Me: From your photographs I also get the sense you are searching for something…
Thorir: Aren’t we all?
I often photograph subjects that genuinely interest me. Then I might find myself photographing something without an apparent reason, simply making a document of a certain time and place.
But often, when looking back at a project or photographs that I did perhaps years ago they reveal something to me that hadn’t even crossed my mind. As if the photographs are somehow answering questions I never thought of asking. In that sense the photo seems to have been something besides just a document of a certain time and place, which is probably the most valuable aspect of photography for me.
Me: Your series New Landscapes looks like you have not come to terms yet. What is it about? You wrote that you feel contempt looking at the “pile” that is New Landscapes. A feeling I am most familiar with myself, I love landscapes and have tried to shoot them in an original way as well, but struggling with themes and motives.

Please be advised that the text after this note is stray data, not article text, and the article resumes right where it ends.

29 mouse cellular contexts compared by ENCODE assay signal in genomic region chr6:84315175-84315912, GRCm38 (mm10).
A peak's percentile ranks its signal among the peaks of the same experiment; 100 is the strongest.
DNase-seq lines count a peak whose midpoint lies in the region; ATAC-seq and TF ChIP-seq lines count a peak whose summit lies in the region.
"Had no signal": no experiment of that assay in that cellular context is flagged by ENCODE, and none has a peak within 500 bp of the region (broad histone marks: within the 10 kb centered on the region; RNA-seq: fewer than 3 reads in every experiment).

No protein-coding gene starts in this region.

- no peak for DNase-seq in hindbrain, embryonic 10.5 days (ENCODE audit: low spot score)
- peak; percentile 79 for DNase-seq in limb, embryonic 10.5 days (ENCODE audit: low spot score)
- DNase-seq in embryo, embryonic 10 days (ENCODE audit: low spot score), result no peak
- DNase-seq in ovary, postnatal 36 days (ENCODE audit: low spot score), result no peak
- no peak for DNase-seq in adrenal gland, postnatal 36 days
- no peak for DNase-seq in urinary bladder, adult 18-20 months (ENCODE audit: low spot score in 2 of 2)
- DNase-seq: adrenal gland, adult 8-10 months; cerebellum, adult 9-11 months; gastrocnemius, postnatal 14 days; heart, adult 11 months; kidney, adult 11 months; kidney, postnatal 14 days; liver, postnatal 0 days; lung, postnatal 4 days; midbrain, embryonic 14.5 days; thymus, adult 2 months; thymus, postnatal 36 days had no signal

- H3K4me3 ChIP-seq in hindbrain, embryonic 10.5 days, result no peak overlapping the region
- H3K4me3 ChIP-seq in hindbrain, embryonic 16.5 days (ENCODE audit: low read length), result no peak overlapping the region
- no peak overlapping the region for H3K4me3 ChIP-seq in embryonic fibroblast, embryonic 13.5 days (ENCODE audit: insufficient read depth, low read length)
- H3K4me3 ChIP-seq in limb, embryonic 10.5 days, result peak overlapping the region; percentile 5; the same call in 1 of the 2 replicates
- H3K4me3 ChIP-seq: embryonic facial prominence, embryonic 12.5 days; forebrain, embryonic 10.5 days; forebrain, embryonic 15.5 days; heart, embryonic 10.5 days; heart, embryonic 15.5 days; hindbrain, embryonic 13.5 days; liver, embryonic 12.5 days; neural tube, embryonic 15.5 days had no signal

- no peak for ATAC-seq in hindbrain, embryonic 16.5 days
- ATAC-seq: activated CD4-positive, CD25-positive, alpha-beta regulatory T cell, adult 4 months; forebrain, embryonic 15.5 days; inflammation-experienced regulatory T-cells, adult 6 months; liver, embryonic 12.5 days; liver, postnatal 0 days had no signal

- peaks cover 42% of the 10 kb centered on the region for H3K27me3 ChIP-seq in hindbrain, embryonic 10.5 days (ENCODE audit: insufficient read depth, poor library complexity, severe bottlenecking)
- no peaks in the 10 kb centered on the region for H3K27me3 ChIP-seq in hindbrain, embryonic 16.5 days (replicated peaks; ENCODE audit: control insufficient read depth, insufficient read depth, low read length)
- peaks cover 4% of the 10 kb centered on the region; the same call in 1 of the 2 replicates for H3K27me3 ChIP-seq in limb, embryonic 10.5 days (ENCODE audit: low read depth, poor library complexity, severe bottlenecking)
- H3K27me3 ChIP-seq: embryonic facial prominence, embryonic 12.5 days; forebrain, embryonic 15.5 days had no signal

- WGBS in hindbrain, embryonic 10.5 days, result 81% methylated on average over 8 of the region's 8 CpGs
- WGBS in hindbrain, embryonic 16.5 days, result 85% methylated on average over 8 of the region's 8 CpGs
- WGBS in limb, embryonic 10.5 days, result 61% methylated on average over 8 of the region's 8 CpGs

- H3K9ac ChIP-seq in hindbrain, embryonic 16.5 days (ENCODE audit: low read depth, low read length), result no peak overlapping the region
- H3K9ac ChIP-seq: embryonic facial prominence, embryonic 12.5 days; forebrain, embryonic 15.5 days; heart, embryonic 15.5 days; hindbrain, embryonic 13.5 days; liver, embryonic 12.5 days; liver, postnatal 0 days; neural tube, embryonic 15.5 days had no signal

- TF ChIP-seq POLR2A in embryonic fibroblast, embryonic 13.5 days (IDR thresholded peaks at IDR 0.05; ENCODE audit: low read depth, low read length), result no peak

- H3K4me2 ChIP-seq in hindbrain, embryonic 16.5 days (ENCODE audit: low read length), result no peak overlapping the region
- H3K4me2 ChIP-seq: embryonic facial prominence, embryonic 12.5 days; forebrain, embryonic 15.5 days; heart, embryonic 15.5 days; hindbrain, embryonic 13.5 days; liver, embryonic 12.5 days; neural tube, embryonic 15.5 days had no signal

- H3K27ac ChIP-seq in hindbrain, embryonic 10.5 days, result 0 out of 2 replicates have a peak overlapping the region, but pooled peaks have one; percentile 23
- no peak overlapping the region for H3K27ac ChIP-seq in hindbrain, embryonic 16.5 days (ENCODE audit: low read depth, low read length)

Thorir: New Landscapes is an example of not consciously knowing what I’m working with. The decision to work in this manner was a conscious one though, one I arrived at after putting quite a bit of energy into a series that had a much more rigid framework.
I understand better now what the images mean to me, than in the beginning, but I’m not quite there. Like other personal work, New Landscapes has come to a hiatus, it happened some time ago. I do hope that I will be able to continue working with the series because I think it holds some positive opportunities, but I’m afraid that the answers I have gotten so far point in a direction that would make it difficult, if not impossible, to pursue it further.